What does mom want? She wants to make purchase decisions that are smart and show she's done her homework. A purchase well made is cause for celebration. And the beauty of social media and technology is that it puts content on-demand to help her before, during and after a purchase. No wonder adoption is so high across Millennial, Gen X and even Boomer mothers. And with 7 out of 10 mothers now working, according to Pew Research, the path to purchase needs to be conveniently lined with content, content she needs to help her make an informed decision.
2013 State of the American Mom event sheds light on spending habits, outlook and more.
The heinous events that took place in Newtown, Conn., on Dec. 14, 2012, seemed to shake the country to its core. Whether a parent or not, virtually everyone felt an overwhelming sense of pain and profound sadness at the unspeakable loss that community endured. The President of the United States called it the worst day of his presidency.
Highlights from the State of The American Mom report were released just last week. Not a lot of surprises, but the report did contain one shift in behavior that we've been seeing for awhile and, honestly, I just didn't understand.
Moms and mobile: is there any topic more written about than this? Probably not, but there are good reasons for this. Mobile is important to moms but also brings about conflicted feelings, making mobile a source of tension for many moms. This tension was clear in the findings of our latest global study, "The Truth About Connected You." The majority of moms (83%) we surveyed said they think their mobile device has improved their family life, but 32% said they are also worried that sometimes their mobile distracts them from what matters most.
Moms are connected these days, and there's no question that cell phones - and smartphones, in particular - have changed modern motherhood. Moms can now rely on their smartphones to share photos of their kids, check their e-mail, coordinate play dates, and research and even make purchases.
The celebrations industry is estimated at more than $38 billion. People spend their budget on party supplies, decorations, groceries, and alcohol. In addition, party hosts spend money on household supplies and home improvements in preparation to welcome guests. And when it comes to celebrations, these hosts tend to buy larger quantities and buy on impulse. With all of the money spent on celebrations, don't let your brand miss the opportunity to market in this industry.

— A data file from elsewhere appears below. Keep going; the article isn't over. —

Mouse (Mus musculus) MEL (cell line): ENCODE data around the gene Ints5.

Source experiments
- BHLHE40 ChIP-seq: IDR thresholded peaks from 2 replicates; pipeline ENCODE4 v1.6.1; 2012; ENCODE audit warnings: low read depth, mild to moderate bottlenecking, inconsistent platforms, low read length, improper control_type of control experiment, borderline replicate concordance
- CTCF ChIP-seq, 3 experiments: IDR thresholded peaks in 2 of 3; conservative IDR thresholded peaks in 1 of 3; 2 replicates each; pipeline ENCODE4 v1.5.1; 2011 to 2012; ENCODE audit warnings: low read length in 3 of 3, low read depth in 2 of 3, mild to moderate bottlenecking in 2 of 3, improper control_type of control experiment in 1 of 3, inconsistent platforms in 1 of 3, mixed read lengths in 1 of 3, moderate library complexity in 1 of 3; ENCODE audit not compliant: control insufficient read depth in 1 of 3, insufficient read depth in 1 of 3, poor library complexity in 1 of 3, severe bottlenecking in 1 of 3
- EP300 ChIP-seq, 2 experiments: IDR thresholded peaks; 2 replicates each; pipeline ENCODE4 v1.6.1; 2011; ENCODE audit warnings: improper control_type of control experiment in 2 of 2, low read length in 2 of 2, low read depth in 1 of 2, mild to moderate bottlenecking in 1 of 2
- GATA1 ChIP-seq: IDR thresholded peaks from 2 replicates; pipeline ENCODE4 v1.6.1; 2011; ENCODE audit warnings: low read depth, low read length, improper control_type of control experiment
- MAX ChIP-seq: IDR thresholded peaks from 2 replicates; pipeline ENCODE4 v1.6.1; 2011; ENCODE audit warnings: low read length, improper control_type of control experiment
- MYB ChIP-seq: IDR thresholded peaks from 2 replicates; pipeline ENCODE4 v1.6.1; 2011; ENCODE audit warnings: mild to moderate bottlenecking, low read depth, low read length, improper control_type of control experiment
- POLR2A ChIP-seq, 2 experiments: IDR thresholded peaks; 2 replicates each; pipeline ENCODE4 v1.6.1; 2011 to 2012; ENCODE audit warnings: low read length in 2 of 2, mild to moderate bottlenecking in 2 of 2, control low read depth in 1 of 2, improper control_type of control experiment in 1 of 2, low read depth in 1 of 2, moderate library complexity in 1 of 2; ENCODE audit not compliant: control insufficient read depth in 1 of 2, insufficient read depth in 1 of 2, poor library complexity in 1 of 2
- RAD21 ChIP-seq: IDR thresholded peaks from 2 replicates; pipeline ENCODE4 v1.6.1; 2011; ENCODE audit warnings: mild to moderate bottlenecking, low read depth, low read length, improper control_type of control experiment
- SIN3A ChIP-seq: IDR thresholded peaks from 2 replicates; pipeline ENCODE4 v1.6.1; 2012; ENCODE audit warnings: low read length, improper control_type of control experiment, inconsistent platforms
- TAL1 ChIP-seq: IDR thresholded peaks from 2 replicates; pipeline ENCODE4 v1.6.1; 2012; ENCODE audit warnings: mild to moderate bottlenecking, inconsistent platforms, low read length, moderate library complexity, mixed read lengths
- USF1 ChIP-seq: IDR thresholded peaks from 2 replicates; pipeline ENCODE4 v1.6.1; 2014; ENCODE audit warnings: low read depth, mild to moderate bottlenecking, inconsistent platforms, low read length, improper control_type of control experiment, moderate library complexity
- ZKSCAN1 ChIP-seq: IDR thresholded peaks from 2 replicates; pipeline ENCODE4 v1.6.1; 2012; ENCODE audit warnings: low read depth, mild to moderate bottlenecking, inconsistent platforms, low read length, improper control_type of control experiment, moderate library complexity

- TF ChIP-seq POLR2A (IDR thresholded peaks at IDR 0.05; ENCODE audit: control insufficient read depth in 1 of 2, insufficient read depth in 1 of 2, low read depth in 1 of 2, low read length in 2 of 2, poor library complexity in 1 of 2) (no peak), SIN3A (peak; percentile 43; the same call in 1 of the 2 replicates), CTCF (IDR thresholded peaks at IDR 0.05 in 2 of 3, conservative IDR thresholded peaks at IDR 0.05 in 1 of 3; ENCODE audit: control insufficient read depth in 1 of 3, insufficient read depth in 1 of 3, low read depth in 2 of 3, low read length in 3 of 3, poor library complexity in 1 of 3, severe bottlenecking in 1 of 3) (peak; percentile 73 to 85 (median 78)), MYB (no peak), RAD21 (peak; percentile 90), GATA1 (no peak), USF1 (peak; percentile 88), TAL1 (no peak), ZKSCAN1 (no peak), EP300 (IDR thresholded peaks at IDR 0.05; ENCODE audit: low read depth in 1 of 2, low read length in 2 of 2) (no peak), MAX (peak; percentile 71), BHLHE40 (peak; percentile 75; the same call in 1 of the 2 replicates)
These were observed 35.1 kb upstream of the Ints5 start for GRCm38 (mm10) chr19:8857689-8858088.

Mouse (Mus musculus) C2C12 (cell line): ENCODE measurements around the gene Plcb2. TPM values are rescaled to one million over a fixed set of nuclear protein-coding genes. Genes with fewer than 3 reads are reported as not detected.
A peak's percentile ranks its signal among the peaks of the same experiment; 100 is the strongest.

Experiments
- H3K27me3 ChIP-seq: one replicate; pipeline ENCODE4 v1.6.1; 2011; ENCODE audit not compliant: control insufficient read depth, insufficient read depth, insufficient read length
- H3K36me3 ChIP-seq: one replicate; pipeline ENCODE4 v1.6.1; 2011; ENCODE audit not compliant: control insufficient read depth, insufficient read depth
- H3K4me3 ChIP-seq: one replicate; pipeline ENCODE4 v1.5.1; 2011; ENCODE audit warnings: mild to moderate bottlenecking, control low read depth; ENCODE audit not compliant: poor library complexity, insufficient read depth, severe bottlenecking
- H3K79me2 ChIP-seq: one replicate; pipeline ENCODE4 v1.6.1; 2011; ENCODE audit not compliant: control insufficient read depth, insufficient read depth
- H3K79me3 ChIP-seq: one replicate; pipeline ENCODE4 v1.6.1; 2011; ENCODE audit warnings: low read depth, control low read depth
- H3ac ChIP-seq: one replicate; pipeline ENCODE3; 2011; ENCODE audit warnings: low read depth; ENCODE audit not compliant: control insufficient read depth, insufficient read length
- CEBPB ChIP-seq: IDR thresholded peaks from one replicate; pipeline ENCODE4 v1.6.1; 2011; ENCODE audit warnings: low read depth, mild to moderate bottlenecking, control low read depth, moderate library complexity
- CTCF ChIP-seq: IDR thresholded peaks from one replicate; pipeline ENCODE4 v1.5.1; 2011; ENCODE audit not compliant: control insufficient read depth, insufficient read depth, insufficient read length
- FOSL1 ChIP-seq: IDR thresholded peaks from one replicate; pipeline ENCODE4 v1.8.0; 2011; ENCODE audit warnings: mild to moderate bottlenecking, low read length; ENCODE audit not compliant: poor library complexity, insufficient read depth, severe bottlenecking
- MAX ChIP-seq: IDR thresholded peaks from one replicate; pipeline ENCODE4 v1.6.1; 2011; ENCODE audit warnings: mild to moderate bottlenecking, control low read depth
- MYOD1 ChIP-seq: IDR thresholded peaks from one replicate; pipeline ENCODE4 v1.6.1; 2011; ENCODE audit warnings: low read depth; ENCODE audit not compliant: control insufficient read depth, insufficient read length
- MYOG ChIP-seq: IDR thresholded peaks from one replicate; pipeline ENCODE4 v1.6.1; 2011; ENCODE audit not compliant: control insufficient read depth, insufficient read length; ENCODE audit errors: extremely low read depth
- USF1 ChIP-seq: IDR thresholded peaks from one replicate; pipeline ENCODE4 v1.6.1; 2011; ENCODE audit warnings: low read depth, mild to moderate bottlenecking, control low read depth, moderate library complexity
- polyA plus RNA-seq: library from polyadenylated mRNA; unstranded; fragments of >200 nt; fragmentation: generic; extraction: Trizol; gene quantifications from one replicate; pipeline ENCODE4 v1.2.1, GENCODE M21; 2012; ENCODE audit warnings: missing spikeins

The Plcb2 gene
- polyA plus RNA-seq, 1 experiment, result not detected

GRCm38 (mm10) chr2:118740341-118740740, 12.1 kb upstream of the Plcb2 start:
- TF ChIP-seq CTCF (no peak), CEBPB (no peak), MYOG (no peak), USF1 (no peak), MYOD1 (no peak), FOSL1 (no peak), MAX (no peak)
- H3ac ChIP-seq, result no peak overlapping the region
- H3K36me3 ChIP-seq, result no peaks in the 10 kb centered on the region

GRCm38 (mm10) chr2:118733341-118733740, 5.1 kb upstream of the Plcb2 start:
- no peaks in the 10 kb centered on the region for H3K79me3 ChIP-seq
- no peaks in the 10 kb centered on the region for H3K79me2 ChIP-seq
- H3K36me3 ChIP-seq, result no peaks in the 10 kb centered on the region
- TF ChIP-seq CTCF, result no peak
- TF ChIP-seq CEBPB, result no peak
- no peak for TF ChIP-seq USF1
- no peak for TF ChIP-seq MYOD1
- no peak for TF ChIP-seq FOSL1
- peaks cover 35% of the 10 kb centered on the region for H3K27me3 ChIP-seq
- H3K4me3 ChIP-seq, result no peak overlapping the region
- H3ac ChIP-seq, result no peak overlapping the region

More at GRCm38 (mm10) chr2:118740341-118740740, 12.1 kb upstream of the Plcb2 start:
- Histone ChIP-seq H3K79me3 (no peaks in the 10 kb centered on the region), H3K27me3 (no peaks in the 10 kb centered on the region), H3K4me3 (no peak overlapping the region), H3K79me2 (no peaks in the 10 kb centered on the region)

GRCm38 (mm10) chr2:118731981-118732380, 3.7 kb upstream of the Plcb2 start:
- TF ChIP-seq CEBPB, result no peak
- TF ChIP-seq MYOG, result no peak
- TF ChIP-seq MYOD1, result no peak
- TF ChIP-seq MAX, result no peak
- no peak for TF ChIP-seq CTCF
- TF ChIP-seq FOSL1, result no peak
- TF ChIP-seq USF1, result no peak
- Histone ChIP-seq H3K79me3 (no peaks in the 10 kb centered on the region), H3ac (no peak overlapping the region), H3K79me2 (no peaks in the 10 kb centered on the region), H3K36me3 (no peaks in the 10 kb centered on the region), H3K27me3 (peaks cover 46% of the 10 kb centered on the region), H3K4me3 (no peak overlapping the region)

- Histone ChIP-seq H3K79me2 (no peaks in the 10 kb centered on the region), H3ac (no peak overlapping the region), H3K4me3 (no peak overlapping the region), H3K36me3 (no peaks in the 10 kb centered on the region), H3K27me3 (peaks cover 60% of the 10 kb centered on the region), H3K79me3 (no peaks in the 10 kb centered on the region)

Yahoo CEO Marissa Mayer started quite the debate a few weeks ago and also shined a spotlight on working moms everywhere. Today, more moms are in the workforce and, more than ever, moms are launching their own businesses. Yes, their own businesses, many of which are being started on kitchen tables or in small home offices--making the work-from-home Mom a vital part of the overall Mom demographic and a vital part of your overall marketing to mom strategy.
My friend Carolyn, mother of four, is a magician in the kitchen. She can pull dinner out of a hat, transform cranky kids into happy helpers, and make veggies disappear. But she doesn't have a magic wand. Like most moms, Carolyn just has some clever tricks up her sleeve.
At least once a year, my mailbox is flooded with social media moms asking the same question- "How do I get invited on brand-sponsored trips?" Of course, the question isn't worded exactly like this by every single mom, but this is essentially the question.
There are approximately 85 million mothers in the U.S of which 34 million are online. And this number is growing. The next generation of mothers is growing up digital. And mothers are using technology along with social media to mobilize and effect change. All over America, grassroots change is happening with women/mothers standing up to everything from a child's right to recess to lobbying for family leave policies, fair pay, health care, gun control and more. There are so many resources and organizations along Twitter, Facebook, blogs, forums lending visibility and sharing of issues and challenges facing us today.